BACKGROUND: A considerable proportion of patients hospitalized with coronavirus disease 2019 (COVID-19) acquired secondary bacterial infections (SBIs). The etiology and antimicrobial resistance of bacteria were reported and used to provide a theoretical basis for appropriate infection therapy. METHODS: This retrospective study reviewed electronic medical records of all the patients hospitalized with COVID-19 in the Wuhan Union Hospital between January 27 and March 17, 2020. According to the inclusion and exclusion criteria, patients who acquired SBIs were enrolled. Demographic, clinical course, etiology, and antimicrobial resistance data of the SBIs were collected. Outcomes were also compared between patients who were classified as severe and critical on admission. RESULTS: Among 1495 patients hospitalized with COVID-19, 102 (6.8%) patients had acquired SBIs, and almost half of them (49.0%, 50/102) died during hospitalization. Compared with severe patients, critical patients had a higher chance of SBIs. Among the 159 strains of bacteria isolated from the SBIs, 136 strains (85.5%) were Gram-negative bacteria. The top three bacteria of SBIs were A. baumannii (35.8%, 57/159), K. pneumoniae (30.8%, 49/159), and S. maltophilia (6.3%, 10/159). The isolation rates of carbapenem-resistant A. baumannii and K. pneumoniae were 91.2 and 75.5%, respectively. Meticillin resistance was present in 100% of Staphylococcus aureus and Coagulase negative staphylococci, and vancomycin resistance was not found. CONCLUSIONS: SBIs may occur in patients hospitalized with COVID-19 and lead to high mortality. The incidence of SBIs was associated with the severity of illness on admission. Gram-negative bacteria, especially A. baumannii and K. pneumoniae, were the main bacteria, and the resistance rates of the major isolated bacteria were generally high. This was a single-center study; thus, our results should be externally examined when applied in other institutions.


Assuntos
Coinfecção/tratamento farmacológico , Coinfecção/epidemiologia , Farmacorresistência Bacteriana/fisiologia , Infecções por Bactérias Gram-Negativas/epidemiologia , Infecções Estafilocócicas/epidemiologia , Adulto , Idoso , Idoso de 80 Anos ou mais , Antibacterianos/uso terapêutico , Betacoronavirus , China/epidemiologia , Coinfecção/mortalidade , Infecções por Coronavirus/patologia , Feminino , Bactérias Gram-Negativas/efeitos dos fármacos , Bactérias Gram-Negativas/isolamento & purificação , Infecções por Bactérias Gram-Negativas/tratamento farmacológico , Humanos , Masculino , Staphylococcus aureus Resistente à Meticilina/efeitos dos fármacos , Staphylococcus aureus Resistente à Meticilina/isolamento & purificação , Testes de Sensibilidade Microbiana , Pessoa de Meia-Idade , Pandemias , Pneumonia Viral/patologia , Estudos Retrospectivos , Infecções Estafilocócicas/tratamento farmacológico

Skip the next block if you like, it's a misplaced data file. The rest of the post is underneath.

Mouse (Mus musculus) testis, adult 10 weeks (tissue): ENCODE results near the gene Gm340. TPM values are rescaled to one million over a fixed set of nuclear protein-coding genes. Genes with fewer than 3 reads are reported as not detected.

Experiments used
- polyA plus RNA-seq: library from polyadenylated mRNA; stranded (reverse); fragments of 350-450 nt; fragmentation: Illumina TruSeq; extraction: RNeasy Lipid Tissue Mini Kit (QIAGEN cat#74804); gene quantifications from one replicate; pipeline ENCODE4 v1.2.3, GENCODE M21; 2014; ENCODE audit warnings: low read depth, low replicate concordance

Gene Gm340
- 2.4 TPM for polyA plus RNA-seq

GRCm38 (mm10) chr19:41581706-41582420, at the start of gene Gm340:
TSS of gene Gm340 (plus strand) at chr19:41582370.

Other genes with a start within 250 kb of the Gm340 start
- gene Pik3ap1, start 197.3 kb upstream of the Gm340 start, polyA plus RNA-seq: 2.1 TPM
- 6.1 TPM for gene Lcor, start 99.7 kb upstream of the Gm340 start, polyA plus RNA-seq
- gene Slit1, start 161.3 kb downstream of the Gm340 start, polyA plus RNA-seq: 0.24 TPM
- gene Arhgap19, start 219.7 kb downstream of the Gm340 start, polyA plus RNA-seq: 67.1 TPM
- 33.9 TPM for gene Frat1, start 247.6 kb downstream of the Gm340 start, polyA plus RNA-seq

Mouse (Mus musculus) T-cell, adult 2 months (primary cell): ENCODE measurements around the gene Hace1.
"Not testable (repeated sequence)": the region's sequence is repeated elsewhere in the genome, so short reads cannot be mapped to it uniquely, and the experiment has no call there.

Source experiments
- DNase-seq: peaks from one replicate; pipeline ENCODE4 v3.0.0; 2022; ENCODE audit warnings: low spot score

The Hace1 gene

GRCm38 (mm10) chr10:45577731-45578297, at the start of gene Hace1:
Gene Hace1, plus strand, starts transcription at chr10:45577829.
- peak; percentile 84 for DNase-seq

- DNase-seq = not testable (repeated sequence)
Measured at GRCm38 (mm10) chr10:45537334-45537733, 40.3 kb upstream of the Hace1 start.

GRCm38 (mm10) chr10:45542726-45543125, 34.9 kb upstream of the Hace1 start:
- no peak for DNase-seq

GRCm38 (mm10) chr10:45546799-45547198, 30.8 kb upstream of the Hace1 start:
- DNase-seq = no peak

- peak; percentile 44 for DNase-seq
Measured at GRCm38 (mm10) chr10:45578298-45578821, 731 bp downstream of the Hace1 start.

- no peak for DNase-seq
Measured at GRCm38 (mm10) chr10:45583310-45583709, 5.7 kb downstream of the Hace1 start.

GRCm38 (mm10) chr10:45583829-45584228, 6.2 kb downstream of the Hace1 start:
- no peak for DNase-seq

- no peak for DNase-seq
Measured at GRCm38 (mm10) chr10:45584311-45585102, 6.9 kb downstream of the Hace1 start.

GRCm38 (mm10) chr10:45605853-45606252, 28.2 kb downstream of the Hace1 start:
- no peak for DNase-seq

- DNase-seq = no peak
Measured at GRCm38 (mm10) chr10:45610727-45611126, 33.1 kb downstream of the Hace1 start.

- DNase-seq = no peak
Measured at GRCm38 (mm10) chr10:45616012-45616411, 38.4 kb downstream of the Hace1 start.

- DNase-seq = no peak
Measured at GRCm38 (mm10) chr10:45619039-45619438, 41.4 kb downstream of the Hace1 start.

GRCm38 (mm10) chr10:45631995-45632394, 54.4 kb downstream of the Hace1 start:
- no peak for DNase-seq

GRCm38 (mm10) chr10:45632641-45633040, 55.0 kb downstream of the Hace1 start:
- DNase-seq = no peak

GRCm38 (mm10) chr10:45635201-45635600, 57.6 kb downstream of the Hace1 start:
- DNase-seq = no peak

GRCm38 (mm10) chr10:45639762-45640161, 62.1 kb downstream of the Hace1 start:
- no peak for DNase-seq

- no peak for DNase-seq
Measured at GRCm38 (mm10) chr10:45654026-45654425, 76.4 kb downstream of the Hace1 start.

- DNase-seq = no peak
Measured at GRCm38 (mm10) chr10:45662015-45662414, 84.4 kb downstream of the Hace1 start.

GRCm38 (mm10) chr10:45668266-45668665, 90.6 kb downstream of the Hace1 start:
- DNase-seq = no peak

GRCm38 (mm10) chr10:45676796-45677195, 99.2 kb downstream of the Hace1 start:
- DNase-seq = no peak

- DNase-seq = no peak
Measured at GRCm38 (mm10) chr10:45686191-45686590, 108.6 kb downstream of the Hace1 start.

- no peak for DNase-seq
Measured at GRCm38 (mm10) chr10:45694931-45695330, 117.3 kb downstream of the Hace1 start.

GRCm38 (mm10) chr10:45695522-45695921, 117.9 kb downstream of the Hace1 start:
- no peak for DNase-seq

5.
BMC Infect Dis ; 20(1): 604, 2020 Aug 17.
Artigo em Inglês | MEDLINE | ID: mdl-32807092

RESUMO

BACKGROUND: Infectious Diseases Society of America (IDSA) guidelines suggest 7-14 days' duration of antibiotic treatment for uncomplicated Gram-negative bacteria (GNB) catheter-related bloodstream infection (CRBSI). The objectives of this study were to review microbial epidemiology, to determine rate and risk factors for relapse, and to compare clinical outcomes in patients receiving long- versus short-duration antibiotic therapy. METHODS: A retrospective phase 1 study was conducted between January 2010 and October 2016 to review microbial epidemiology and to determine the incidence of and risk factors for relapse in patients with GNB CRBSI, according to the IDSA guidelines diagnostic criteria. In phase 2 of the study, patients without risk factors for relapse between November 2016 and October 2017 were prospectively recruited to receive antibiotic therapy for 7 days after catheter removal. Matched patients from the retrospective phase 1 study who had received antibiotic therapy for ≥14 days were selected as a phase 2 control group to compare outcomes. RESULTS: In phase 1, three most common pathogens identified among 174 cases were Pseudomonas aeruginosa (22.0%), Klebsiella pneumoniae (16.7%), and Stenotrophomonas maltophilia (13.4%). Eighty-nine episodes of infection occurred while patients were receiving antibiotic therapy. Of 140 cases, the relapse rate was 6.4%. Catheter retention was the only risk factor strongly associated with relapse (odds ratio = 145.32; 95% confidence interval 12.66-1667.37, P < 0.001). In phase 2, 11 patients with catheter removal were prospectively recruited to receive short-duration therapy. The number of patients with relapse receiving long- or short-duration therapy was 1 (3%) and 0 (0%), respectively (P = 1.000). CONCLUSIONS: For the management of patients with uncomplicated GNB CRBSI, empiric broad-spectrum antibiotic therapy with adequate coverage of P. aeruginosa should be chosen. Catheter removal should be performed to prevent relapse and shortening the duration of treatment could be considered. TRIAL REGISTRATION: Thai Clinical Trial Registry: TCTR20190914001 . Retrospectively registered on 13 September 2019.